11
Findings and Discussion

Organization

The core question of this study concerns whether exposure to ionizing radiation at Operation CROSSROADS increased mortality. For reasons described earlier (and discussed again later) in this report, we approached this question from three directions. First, hypothesis A compares all participants to all nonparticipant controls to answer whether being a participant at CROSSROADS is associated with mortality. To hone in on whether ionizing radiation might be a causal factor in the relative mortality experiences of participants and controls, we then divide participants into boarding and nonboarding groups to test the hypothesized ionizing radiation exposure gradient as hypothesis B. Finally, based on the Defense Nuclear Agency (DNA) assertion that Navy personnel assigned to Engineering & Hull occupational specialties may have been exposed to radiation via pipes carrying contaminated water (Appendix B), we also examine, as hypothesis C, the association of Engineering & Hull status (as a radiation exposure measurement surrogate) with mortality.

We present the findings in this section from these three directions of inquiry:



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--> 11 Findings and Discussion Organization The core question of this study concerns whether exposure to ionizing radiation at Operation CROSSROADS increased mortality. For reasons described earlier (and discussed again later) in this report, we approached this question from three directions. First, hypothesis A compares all participants to all nonparticipant controls to answer whether being a participant at CROSSROADS is associated with mortality. To hone in on whether ionizing radiation might be a causal factor in the relative mortality experiences of participants and controls, we then divide participants into boarding and nonboarding groups to test the hypothesized ionizing radiation exposure gradient as hypothesis B. Finally, based on the Defense Nuclear Agency (DNA) assertion that Navy personnel assigned to Engineering & Hull occupational specialties may have been exposed to radiation via pipes carrying contaminated water (Appendix B), we also examine, as hypothesis C, the association of Engineering & Hull status (as a radiation exposure measurement surrogate) with mortality. We present the findings in this section from these three directions of inquiry:

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--> • Model A. BASIC To test effect of participant status on mortality. Independent variables are: participant status (1 = yes; 0 = no) age on 1 July 1946 (continuous) paygrade categories: junior enlisted (baseline) mid-level enlisted senior enlisted officer • Model B. BOARDER GRADIENT To test effect of boarding status (see Chapter 10) as a stronger radiation exposure surrogate than participant status alone, the model substitutes for the participant status variable two indicator variables creating a hypothesized gradient of radiation exposure: nonparticipant control (baseline) nonboarding participant (level 1 exposure) boarding participant (level 2 exposure) • Model C. ENGINEERING & HULL To test effect of the Engineering & Hull occupational category as a radiation exposure surrogate. Includes parameters of the basic model (A), less participant status—participants and controls are tested separately. A variable for Engineering & Hull status is added: Engineering & Hull status (1 = yes, 0 = no) Major mortality endpoints are: (1) all-cause, (2) all-malignancies, and (3) leukemias and aleukemias, excluding chronic lymphoid leukemia (CLL). Other descriptive mortality rates are presented by level of aggregation within cause of death (e.g., selected major categories, selected causes within selected major categories, etc.). In developing the models displayed, we considered alternative modeling of variables, the role of other available data elements, and potential interactions among exposures and personnel characteristics. The tests that revealed no information are not displayed in these tables but are described later in this section. In Tables 11-1 through 11-8 we display rate ratios calculated from estimated proportional hazards parameters for the first two models (A, participation effects, and B, boarding effects), using survival time as the response variable, censored as necessary at the end of the study follow-up period (31 December 1992). Results of Model C (Engineering & Hull effects) are presented separately in Tables 11-9. Because occupational specialty, of which the Engineering & Hull designation is one, is available only for enlisted personnel, we exclude officers from the analysis in Model C.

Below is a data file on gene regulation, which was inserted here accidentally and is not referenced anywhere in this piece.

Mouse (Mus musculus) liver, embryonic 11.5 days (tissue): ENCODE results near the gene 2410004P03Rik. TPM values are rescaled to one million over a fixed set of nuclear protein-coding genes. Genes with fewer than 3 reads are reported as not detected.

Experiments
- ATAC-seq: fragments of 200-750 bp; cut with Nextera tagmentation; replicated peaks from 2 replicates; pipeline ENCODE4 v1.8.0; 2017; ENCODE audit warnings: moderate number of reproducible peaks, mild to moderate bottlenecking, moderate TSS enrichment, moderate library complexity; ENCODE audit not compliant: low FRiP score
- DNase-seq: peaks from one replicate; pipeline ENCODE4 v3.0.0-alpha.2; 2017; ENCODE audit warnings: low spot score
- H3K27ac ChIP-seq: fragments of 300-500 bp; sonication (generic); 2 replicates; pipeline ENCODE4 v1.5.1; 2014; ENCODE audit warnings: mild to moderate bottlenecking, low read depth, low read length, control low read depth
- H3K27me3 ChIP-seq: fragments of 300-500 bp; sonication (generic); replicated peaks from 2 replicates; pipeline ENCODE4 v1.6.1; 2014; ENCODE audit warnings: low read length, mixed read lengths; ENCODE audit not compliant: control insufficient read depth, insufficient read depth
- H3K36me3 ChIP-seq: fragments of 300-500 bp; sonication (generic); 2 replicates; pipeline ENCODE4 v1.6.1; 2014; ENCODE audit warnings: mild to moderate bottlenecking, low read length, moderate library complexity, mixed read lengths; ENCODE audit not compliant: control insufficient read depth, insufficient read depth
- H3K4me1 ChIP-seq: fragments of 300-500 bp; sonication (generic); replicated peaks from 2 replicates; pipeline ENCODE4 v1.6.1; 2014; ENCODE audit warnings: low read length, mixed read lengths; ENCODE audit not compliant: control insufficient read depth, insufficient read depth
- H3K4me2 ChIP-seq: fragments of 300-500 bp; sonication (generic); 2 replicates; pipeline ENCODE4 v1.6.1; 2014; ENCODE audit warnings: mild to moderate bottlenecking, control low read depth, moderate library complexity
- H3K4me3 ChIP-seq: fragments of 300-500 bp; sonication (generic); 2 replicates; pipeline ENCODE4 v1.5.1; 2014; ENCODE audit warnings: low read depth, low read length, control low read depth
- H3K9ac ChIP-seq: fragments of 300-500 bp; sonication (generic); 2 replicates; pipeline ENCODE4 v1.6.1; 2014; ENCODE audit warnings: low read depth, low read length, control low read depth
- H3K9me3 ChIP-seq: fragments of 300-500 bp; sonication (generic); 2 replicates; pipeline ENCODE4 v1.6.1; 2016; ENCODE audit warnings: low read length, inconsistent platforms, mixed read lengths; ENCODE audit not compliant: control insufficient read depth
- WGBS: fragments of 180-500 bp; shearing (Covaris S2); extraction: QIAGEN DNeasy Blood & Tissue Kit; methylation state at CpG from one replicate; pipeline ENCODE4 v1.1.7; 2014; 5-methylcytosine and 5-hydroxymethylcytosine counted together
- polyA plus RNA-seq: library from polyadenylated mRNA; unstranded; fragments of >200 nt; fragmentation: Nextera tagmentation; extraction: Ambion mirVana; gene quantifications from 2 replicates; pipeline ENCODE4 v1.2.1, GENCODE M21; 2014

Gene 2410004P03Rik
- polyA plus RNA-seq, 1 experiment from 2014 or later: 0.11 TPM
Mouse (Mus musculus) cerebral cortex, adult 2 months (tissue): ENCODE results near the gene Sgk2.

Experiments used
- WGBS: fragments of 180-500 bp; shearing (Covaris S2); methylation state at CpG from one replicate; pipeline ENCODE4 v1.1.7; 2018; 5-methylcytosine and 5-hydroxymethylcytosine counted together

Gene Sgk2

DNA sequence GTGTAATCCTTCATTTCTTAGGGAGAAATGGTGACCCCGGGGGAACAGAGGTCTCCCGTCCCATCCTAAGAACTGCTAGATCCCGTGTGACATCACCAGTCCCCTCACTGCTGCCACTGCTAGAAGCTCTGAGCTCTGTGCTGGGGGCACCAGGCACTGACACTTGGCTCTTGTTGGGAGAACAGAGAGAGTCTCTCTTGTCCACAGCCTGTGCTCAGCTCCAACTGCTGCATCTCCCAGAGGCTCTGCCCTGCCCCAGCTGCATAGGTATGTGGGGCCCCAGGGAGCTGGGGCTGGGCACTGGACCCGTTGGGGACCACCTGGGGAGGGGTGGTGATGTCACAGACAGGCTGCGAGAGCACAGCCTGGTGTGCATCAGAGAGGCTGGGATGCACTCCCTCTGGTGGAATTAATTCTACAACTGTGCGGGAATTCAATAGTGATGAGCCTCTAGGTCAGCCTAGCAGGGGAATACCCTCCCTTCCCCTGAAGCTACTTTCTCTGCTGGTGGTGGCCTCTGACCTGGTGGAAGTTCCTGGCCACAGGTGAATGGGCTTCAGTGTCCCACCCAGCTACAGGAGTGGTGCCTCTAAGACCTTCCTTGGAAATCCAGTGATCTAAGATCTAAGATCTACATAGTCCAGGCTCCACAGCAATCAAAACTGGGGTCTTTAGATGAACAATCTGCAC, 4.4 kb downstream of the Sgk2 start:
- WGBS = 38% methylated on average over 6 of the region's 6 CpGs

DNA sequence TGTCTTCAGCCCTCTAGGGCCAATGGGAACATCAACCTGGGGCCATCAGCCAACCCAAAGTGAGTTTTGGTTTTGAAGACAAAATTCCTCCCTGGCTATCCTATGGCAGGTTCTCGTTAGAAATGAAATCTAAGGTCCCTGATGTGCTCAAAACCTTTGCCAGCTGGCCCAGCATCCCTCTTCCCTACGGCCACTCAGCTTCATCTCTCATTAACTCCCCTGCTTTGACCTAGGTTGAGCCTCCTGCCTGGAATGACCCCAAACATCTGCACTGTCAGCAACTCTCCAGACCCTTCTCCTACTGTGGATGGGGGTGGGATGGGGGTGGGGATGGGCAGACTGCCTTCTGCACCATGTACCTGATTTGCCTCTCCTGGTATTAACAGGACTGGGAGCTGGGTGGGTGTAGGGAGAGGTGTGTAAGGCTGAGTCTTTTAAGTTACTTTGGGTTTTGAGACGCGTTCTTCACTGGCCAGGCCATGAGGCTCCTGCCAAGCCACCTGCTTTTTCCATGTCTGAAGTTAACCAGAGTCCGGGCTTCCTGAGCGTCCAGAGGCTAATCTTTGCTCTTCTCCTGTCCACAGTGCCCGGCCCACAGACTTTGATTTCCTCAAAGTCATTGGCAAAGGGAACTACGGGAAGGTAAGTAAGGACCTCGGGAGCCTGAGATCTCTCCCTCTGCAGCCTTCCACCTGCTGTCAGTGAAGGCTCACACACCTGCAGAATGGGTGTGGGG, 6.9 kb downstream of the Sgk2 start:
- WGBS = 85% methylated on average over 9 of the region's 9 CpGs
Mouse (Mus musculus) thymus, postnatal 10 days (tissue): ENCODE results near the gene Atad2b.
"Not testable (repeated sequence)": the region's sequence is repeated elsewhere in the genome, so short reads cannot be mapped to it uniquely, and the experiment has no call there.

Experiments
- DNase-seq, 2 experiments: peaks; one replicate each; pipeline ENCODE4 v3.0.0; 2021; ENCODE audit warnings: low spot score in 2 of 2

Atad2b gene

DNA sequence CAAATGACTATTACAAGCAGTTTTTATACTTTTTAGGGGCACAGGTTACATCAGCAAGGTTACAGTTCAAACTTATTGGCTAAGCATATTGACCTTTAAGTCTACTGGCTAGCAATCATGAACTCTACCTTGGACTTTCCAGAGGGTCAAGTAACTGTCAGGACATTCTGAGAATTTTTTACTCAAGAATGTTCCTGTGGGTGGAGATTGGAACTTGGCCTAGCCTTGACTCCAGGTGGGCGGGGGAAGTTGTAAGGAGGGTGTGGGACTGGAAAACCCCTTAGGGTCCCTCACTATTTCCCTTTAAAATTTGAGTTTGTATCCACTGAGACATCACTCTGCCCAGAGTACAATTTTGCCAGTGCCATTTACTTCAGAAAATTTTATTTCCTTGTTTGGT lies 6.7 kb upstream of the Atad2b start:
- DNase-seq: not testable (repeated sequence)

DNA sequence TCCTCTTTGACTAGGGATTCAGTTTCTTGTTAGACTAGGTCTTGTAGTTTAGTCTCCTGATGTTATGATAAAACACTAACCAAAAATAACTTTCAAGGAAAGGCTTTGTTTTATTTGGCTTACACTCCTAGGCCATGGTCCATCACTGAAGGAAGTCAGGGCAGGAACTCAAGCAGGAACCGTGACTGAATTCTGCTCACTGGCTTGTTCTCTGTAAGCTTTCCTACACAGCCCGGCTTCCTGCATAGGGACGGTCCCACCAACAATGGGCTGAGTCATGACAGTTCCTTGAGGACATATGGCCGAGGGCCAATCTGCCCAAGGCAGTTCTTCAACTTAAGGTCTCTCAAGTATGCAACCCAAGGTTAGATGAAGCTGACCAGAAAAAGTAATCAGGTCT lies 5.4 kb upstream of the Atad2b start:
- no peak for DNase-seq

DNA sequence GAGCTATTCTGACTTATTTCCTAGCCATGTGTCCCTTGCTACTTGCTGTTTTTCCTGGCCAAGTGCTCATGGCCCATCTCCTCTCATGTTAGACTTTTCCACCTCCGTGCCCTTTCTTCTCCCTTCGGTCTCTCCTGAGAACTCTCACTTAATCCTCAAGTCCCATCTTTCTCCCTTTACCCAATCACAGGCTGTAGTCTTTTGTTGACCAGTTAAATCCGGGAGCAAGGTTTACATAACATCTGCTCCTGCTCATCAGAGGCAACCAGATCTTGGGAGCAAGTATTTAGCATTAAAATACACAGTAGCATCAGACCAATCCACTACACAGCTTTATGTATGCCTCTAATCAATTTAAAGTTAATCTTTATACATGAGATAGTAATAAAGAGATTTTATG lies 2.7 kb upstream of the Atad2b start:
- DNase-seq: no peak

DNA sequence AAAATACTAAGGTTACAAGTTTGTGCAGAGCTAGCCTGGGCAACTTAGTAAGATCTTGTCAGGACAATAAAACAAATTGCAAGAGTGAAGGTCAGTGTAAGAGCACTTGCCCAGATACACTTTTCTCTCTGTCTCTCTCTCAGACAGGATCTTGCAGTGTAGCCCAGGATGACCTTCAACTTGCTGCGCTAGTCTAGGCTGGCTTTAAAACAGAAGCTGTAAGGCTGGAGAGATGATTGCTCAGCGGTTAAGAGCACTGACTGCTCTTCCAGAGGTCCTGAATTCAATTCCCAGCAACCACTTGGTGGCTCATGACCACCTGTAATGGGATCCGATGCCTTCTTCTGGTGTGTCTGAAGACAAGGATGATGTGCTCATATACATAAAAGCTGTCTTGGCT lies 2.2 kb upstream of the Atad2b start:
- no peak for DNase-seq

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--> Findings: Displayed in Tables Tables 11-1 through 11–8 display the rate ratios computed from the Cox proportional hazards model comparing participants with nonparticipants. As noted above, Model A considers all participants as an exposed group. Model B attempts to measure a hypothesized exposure gradient, with boarding participants as the most likely to be exposed to radiation hazard, nonboarding participants as less likely to be so exposed, and nonparticipants (controls) as unexposed. The display includes all tested causes of death. Model C generated rate ratios in Table 11-9 associated with Engineering & Hull status for participants and controls separately, when included in a model along with age and paygrade.